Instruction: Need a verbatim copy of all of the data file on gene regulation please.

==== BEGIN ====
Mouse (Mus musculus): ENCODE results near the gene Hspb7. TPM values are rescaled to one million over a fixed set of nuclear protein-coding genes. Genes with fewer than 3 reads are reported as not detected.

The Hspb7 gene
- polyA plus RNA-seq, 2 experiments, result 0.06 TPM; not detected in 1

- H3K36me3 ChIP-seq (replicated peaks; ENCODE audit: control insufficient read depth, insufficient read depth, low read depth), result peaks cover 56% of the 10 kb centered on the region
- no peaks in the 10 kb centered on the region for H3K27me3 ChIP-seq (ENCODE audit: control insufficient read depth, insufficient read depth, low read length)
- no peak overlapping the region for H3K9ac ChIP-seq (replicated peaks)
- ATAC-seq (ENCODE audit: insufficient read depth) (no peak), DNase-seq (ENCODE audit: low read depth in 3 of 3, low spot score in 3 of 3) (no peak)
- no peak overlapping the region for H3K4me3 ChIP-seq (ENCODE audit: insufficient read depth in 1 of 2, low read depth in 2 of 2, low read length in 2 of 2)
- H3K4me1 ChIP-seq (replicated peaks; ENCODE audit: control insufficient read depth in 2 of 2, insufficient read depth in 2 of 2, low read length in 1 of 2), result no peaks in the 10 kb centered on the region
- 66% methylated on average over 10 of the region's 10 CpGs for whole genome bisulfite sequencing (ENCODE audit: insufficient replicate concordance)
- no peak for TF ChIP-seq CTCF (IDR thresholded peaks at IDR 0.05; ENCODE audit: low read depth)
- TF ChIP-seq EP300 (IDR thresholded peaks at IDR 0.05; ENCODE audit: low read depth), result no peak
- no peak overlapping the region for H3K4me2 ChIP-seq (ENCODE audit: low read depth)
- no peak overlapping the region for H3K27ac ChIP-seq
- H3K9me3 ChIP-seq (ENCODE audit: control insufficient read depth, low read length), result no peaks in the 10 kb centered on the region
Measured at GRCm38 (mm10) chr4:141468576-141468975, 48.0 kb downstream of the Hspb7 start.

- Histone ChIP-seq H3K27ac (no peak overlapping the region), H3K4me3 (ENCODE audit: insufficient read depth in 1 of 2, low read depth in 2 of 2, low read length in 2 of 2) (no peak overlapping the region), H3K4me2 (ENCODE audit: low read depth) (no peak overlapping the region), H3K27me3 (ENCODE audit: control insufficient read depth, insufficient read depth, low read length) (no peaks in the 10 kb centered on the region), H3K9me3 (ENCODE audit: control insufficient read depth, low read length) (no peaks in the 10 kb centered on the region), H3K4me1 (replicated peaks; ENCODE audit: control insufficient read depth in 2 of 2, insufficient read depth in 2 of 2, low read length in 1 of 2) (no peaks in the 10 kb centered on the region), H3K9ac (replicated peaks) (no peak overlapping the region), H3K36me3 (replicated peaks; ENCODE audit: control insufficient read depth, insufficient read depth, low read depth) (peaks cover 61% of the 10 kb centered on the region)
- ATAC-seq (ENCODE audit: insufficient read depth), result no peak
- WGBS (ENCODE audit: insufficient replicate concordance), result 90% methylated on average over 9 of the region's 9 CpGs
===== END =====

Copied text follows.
Mouse (Mus musculus): ENCODE results near the gene Hspb7. TPM values are rescaled to one million over a fixed set of nuclear protein-coding genes. Genes with fewer than 3 reads are reported as not detected.

The Hspb7 gene
- polyA plus RNA-seq, 2 experiments, result 0.06 TPM; not detected in 1

- H3K36me3 ChIP-seq (replicated peaks; ENCODE audit: control insufficient read depth, insufficient read depth, low read depth), result peaks cover 56% of the 10 kb centered on the region
- no peaks in the 10 kb centered on the region for H3K27me3 ChIP-seq (ENCODE audit: control insufficient read depth, insufficient read depth, low read length)
- no peak overlapping the region for H3K9ac ChIP-seq (replicated peaks)
- ATAC-seq (ENCODE audit: insufficient read depth) (no peak), DNase-seq (ENCODE audit: low read depth in 3 of 3, low spot score in 3 of 3) (no peak)
- no peak overlapping the region for H3K4me3 ChIP-seq (ENCODE audit: insufficient read depth in 1 of 2, low read depth in 2 of 2, low read length in 2 of 2)
- H3K4me1 ChIP-seq (replicated peaks; ENCODE audit: control insufficient read depth in 2 of 2, insufficient read depth in 2 of 2, low read length in 1 of 2), result no peaks in the 10 kb centered on the region
- 66% methylated on average over 10 of the region's 10 CpGs for whole genome bisulfite sequencing (ENCODE audit: insufficient replicate concordance)
- no peak for TF ChIP-seq CTCF (IDR thresholded peaks at IDR 0.05; ENCODE audit: low read depth)
- TF ChIP-seq EP300 (IDR thresholded peaks at IDR 0.05; ENCODE audit: low read depth), result no peak
- no peak overlapping the region for H3K4me2 ChIP-seq (ENCODE audit: low read depth)
- no peak overlapping the region for H3K27ac ChIP-seq
- H3K9me3 ChIP-seq (ENCODE audit: control insufficient read depth, low read length), result no peaks in the 10 kb centered on the region
Measured at GRCm38 (mm10) chr4:141468576-141468975, 48.0 kb downstream of the Hspb7 start.

- Histone ChIP-seq H3K27ac (no peak overlapping the region), H3K4me3 (ENCODE audit: insufficient read depth in 1 of 2, low read depth in 2 of 2, low read length in 2 of 2) (no peak overlapping the region), H3K4me2 (ENCODE audit: low read depth) (no peak overlapping the region), H3K27me3 (ENCODE audit: control insufficient read depth, insufficient read depth, low read length) (no peaks in the 10 kb centered on the region), H3K9me3 (ENCODE audit: control insufficient read depth, low read length) (no peaks in the 10 kb centered on the region), H3K4me1 (replicated peaks; ENCODE audit: control insufficient read depth in 2 of 2, insufficient read depth in 2 of 2, low read length in 1 of 2) (no peaks in the 10 kb centered on the region), H3K9ac (replicated peaks) (no peak overlapping the region), H3K36me3 (replicated peaks; ENCODE audit: control insufficient read depth, insufficient read depth, low read depth) (peaks cover 61% of the 10 kb centered on the region)
- ATAC-seq (ENCODE audit: insufficient read depth), result no peak
- WGBS (ENCODE audit: insufficient replicate concordance), result 90% methylated on average over 9 of the region's 9 CpGs